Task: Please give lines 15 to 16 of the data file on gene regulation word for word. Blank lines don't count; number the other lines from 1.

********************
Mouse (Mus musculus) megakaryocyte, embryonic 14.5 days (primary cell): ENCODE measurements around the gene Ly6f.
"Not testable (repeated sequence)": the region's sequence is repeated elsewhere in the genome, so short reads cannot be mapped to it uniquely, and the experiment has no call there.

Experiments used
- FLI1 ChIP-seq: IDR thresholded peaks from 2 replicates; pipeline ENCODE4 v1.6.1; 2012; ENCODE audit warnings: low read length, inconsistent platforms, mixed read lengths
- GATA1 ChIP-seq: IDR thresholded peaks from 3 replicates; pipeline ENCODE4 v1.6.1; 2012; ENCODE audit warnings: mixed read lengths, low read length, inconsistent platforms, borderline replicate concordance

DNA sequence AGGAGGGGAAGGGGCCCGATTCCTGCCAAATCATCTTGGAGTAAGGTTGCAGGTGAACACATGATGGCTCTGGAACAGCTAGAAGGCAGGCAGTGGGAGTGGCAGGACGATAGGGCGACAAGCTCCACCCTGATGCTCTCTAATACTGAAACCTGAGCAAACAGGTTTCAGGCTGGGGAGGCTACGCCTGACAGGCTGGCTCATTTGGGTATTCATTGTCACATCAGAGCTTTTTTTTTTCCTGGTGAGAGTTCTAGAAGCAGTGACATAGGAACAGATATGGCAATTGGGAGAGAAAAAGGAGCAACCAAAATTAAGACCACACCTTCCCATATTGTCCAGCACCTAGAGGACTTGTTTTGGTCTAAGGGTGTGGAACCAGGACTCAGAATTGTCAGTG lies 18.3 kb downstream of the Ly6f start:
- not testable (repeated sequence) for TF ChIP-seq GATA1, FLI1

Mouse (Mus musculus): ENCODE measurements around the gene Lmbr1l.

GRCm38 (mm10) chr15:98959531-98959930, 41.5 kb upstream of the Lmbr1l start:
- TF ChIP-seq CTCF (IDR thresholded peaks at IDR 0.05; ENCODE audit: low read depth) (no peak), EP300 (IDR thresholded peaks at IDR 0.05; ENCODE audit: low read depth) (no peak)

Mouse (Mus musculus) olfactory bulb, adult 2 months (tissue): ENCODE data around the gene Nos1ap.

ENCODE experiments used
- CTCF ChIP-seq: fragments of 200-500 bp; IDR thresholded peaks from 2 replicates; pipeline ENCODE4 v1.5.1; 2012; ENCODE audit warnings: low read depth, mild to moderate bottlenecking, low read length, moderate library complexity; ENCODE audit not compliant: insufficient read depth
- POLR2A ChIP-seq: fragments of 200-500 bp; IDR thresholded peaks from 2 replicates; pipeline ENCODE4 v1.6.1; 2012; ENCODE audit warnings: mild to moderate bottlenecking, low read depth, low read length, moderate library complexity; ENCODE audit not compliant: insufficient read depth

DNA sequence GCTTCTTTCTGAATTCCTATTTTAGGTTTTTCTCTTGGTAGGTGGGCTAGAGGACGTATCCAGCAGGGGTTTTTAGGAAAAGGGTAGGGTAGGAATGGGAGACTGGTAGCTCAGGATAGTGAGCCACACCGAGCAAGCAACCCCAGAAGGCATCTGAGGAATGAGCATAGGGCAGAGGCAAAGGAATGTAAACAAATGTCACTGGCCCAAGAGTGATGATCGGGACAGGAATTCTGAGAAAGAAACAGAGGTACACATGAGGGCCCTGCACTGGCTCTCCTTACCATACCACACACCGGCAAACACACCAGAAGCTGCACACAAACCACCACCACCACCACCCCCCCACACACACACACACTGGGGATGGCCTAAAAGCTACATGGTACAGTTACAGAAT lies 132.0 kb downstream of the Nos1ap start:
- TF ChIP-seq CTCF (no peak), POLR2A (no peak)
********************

DNA sequence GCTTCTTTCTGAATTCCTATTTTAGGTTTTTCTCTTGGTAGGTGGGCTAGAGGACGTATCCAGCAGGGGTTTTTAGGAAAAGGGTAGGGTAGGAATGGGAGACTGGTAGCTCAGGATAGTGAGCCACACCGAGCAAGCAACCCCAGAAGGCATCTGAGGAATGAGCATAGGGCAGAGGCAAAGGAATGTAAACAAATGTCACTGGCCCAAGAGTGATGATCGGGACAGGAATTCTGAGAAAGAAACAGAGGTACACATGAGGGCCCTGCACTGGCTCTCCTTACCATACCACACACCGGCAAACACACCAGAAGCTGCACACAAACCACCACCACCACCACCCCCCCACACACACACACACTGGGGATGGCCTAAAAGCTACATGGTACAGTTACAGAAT lies 132.0 kb downstream of the Nos1ap start:
- TF ChIP-seq CTCF (no peak), POLR2A (no peak)